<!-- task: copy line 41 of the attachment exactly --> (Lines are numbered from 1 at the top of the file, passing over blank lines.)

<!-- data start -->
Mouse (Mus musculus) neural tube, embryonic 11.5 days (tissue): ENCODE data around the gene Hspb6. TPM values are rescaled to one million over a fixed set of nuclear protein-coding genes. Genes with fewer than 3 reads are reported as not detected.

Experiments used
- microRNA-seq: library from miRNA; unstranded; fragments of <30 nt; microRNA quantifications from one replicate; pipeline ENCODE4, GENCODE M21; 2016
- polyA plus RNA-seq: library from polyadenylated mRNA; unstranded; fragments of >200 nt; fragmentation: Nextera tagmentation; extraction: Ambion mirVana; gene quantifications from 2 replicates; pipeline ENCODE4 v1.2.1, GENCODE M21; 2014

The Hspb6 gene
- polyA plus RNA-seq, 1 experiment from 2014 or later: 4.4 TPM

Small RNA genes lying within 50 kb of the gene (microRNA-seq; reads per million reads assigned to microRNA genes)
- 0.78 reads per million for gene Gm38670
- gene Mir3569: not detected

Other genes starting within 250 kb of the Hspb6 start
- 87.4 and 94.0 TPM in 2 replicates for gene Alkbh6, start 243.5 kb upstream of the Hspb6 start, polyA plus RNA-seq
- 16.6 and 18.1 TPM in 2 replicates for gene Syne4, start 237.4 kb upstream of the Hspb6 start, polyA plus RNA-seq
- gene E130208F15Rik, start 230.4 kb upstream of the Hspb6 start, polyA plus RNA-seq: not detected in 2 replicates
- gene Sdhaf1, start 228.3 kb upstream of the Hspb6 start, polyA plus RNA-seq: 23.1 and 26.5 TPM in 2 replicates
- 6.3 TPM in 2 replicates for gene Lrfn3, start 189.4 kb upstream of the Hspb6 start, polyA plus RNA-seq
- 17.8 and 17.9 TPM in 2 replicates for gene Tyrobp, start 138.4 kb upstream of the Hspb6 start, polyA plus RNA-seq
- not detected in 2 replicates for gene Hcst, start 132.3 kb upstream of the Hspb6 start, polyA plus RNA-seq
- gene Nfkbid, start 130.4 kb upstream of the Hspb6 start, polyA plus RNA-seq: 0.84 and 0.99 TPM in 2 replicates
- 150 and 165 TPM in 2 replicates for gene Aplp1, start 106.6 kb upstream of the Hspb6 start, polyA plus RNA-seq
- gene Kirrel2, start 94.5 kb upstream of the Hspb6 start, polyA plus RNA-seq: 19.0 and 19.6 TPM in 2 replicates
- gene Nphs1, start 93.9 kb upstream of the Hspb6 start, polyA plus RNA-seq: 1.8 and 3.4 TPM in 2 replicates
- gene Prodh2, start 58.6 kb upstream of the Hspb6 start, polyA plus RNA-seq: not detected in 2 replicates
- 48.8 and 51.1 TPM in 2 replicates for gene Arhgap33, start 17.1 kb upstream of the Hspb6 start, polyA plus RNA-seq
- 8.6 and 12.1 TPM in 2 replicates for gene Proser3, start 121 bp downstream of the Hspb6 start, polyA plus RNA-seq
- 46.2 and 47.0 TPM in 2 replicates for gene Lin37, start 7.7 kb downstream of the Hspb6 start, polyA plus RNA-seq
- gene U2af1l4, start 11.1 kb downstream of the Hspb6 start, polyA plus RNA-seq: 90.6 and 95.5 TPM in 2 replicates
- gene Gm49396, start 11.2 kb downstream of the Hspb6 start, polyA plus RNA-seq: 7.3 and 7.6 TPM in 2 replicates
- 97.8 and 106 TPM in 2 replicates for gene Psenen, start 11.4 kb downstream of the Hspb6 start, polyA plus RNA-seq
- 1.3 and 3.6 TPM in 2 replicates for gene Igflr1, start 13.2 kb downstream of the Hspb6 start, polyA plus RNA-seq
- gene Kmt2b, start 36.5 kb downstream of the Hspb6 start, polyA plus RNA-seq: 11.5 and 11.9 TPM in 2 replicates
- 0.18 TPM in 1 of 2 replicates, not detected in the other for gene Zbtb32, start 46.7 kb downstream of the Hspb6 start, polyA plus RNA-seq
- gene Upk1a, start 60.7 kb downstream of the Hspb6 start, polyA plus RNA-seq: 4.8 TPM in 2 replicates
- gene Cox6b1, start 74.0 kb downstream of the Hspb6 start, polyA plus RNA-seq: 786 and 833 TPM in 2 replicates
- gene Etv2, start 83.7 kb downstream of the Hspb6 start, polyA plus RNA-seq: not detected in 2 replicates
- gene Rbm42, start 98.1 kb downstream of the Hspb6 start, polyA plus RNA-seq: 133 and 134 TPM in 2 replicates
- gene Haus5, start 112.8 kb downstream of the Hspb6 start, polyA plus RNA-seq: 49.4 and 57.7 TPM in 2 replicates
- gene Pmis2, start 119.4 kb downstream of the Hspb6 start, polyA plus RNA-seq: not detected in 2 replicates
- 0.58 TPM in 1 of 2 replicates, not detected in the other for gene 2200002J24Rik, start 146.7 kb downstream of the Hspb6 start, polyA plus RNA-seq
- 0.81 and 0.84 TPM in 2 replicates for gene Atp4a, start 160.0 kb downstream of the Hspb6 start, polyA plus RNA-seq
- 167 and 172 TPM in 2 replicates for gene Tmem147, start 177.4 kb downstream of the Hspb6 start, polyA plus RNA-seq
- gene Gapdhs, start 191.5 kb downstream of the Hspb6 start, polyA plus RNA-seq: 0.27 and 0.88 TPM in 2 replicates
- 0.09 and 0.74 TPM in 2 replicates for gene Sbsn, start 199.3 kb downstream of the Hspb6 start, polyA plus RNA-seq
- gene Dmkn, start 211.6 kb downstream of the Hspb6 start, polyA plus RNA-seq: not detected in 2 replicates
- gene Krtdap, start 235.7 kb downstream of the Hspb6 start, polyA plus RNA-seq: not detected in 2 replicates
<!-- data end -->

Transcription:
- gene Gapdhs, start 191.5 kb downstream of the Hspb6 start, polyA plus RNA-seq: 0.27 and 0.88 TPM in 2 replicates